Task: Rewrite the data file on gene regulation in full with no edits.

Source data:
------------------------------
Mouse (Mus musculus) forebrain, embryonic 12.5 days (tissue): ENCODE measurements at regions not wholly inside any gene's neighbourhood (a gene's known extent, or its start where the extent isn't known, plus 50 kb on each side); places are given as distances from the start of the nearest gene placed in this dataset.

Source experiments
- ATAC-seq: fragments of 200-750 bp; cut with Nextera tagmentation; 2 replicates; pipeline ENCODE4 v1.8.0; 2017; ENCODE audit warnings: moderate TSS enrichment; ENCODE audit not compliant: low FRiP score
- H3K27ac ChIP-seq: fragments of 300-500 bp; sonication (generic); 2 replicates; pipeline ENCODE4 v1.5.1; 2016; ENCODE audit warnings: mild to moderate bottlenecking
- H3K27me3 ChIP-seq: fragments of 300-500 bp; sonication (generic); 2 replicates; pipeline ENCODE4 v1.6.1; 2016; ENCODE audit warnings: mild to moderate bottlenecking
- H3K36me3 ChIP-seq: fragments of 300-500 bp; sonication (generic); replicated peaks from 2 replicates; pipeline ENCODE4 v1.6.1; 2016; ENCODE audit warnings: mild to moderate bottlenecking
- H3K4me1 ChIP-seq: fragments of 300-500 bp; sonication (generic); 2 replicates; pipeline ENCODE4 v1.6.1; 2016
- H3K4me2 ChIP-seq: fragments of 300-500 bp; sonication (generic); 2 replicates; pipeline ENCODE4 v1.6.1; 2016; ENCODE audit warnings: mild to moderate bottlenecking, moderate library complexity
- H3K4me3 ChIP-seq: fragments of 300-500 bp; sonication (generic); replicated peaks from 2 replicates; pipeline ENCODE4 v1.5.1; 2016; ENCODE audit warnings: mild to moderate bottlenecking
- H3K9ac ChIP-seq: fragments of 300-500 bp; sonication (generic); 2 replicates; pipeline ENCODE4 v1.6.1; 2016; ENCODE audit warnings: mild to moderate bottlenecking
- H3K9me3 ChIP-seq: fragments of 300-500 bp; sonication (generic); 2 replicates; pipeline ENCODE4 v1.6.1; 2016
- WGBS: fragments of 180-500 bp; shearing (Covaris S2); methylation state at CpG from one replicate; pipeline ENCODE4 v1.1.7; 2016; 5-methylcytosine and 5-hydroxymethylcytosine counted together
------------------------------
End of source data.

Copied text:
Mouse (Mus musculus) forebrain, embryonic 12.5 days (tissue): ENCODE measurements at regions not wholly inside any gene's neighbourhood (a gene's known extent, or its start where the extent isn't known, plus 50 kb on each side); places are given as distances from the start of the nearest gene placed in this dataset.

Source experiments
- ATAC-seq: fragments of 200-750 bp; cut with Nextera tagmentation; 2 replicates; pipeline ENCODE4 v1.8.0; 2017; ENCODE audit warnings: moderate TSS enrichment; ENCODE audit not compliant: low FRiP score
- H3K27ac ChIP-seq: fragments of 300-500 bp; sonication (generic); 2 replicates; pipeline ENCODE4 v1.5.1; 2016; ENCODE audit warnings: mild to moderate bottlenecking
- H3K27me3 ChIP-seq: fragments of 300-500 bp; sonication (generic); 2 replicates; pipeline ENCODE4 v1.6.1; 2016; ENCODE audit warnings: mild to moderate bottlenecking
- H3K36me3 ChIP-seq: fragments of 300-500 bp; sonication (generic); replicated peaks from 2 replicates; pipeline ENCODE4 v1.6.1; 2016; ENCODE audit warnings: mild to moderate bottlenecking
- H3K4me1 ChIP-seq: fragments of 300-500 bp; sonication (generic); 2 replicates; pipeline ENCODE4 v1.6.1; 2016
- H3K4me2 ChIP-seq: fragments of 300-500 bp; sonication (generic); 2 replicates; pipeline ENCODE4 v1.6.1; 2016; ENCODE audit warnings: mild to moderate bottlenecking, moderate library complexity
- H3K4me3 ChIP-seq: fragments of 300-500 bp; sonication (generic); replicated peaks from 2 replicates; pipeline ENCODE4 v1.5.1; 2016; ENCODE audit warnings: mild to moderate bottlenecking
- H3K9ac ChIP-seq: fragments of 300-500 bp; sonication (generic); 2 replicates; pipeline ENCODE4 v1.6.1; 2016; ENCODE audit warnings: mild to moderate bottlenecking
- H3K9me3 ChIP-seq: fragments of 300-500 bp; sonication (generic); 2 replicates; pipeline ENCODE4 v1.6.1; 2016
- WGBS: fragments of 180-500 bp; shearing (Covaris S2); methylation state at CpG from one replicate; pipeline ENCODE4 v1.1.7; 2016; 5-methylcytosine and 5-hydroxymethylcytosine counted together